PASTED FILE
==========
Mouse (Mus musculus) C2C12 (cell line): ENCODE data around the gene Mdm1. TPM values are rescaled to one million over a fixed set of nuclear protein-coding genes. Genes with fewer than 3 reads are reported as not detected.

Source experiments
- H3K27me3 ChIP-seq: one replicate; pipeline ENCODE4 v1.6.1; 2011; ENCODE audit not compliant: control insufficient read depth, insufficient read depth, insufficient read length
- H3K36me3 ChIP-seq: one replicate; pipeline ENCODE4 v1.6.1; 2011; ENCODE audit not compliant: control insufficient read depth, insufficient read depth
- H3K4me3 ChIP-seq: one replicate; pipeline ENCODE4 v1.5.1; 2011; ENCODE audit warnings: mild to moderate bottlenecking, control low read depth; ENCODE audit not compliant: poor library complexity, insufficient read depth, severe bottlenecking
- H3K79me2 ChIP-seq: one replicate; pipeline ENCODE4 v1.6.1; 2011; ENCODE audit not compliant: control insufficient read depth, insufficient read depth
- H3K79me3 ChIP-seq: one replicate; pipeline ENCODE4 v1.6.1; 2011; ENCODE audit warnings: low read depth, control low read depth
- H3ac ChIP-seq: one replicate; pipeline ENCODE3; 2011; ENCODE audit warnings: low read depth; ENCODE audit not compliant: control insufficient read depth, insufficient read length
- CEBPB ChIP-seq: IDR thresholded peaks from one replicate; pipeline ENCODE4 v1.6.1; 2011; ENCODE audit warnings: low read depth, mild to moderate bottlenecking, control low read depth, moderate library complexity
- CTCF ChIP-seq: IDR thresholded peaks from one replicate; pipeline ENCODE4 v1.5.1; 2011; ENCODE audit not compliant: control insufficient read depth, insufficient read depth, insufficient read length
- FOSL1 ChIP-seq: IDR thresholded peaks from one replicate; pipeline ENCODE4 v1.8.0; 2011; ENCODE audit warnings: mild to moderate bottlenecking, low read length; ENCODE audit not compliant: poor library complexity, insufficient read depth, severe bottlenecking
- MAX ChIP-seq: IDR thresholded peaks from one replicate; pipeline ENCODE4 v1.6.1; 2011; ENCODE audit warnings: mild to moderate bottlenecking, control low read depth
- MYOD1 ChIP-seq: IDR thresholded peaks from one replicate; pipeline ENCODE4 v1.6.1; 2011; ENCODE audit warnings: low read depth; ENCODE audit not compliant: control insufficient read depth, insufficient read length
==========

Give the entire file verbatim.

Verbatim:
Mouse (Mus musculus) C2C12 (cell line): ENCODE data around the gene Mdm1. TPM values are rescaled to one million over a fixed set of nuclear protein-coding genes. Genes with fewer than 3 reads are reported as not detected.

Source experiments
- H3K27me3 ChIP-seq: one replicate; pipeline ENCODE4 v1.6.1; 2011; ENCODE audit not compliant: control insufficient read depth, insufficient read depth, insufficient read length
- H3K36me3 ChIP-seq: one replicate; pipeline ENCODE4 v1.6.1; 2011; ENCODE audit not compliant: control insufficient read depth, insufficient read depth
- H3K4me3 ChIP-seq: one replicate; pipeline ENCODE4 v1.5.1; 2011; ENCODE audit warnings: mild to moderate bottlenecking, control low read depth; ENCODE audit not compliant: poor library complexity, insufficient read depth, severe bottlenecking
- H3K79me2 ChIP-seq: one replicate; pipeline ENCODE4 v1.6.1; 2011; ENCODE audit not compliant: control insufficient read depth, insufficient read depth
- H3K79me3 ChIP-seq: one replicate; pipeline ENCODE4 v1.6.1; 2011; ENCODE audit warnings: low read depth, control low read depth
- H3ac ChIP-seq: one replicate; pipeline ENCODE3; 2011; ENCODE audit warnings: low read depth; ENCODE audit not compliant: control insufficient read depth, insufficient read length
- CEBPB ChIP-seq: IDR thresholded peaks from one replicate; pipeline ENCODE4 v1.6.1; 2011; ENCODE audit warnings: low read depth, mild to moderate bottlenecking, control low read depth, moderate library complexity
- CTCF ChIP-seq: IDR thresholded peaks from one replicate; pipeline ENCODE4 v1.5.1; 2011; ENCODE audit not compliant: control insufficient read depth, insufficient read depth, insufficient read length
- FOSL1 ChIP-seq: IDR thresholded peaks from one replicate; pipeline ENCODE4 v1.8.0; 2011; ENCODE audit warnings: mild to moderate bottlenecking, low read length; ENCODE audit not compliant: poor library complexity, insufficient read depth, severe bottlenecking
- MAX ChIP-seq: IDR thresholded peaks from one replicate; pipeline ENCODE4 v1.6.1; 2011; ENCODE audit warnings: mild to moderate bottlenecking, control low read depth
- MYOD1 ChIP-seq: IDR thresholded peaks from one replicate; pipeline ENCODE4 v1.6.1; 2011; ENCODE audit warnings: low read depth; ENCODE audit not compliant: control insufficient read depth, insufficient read length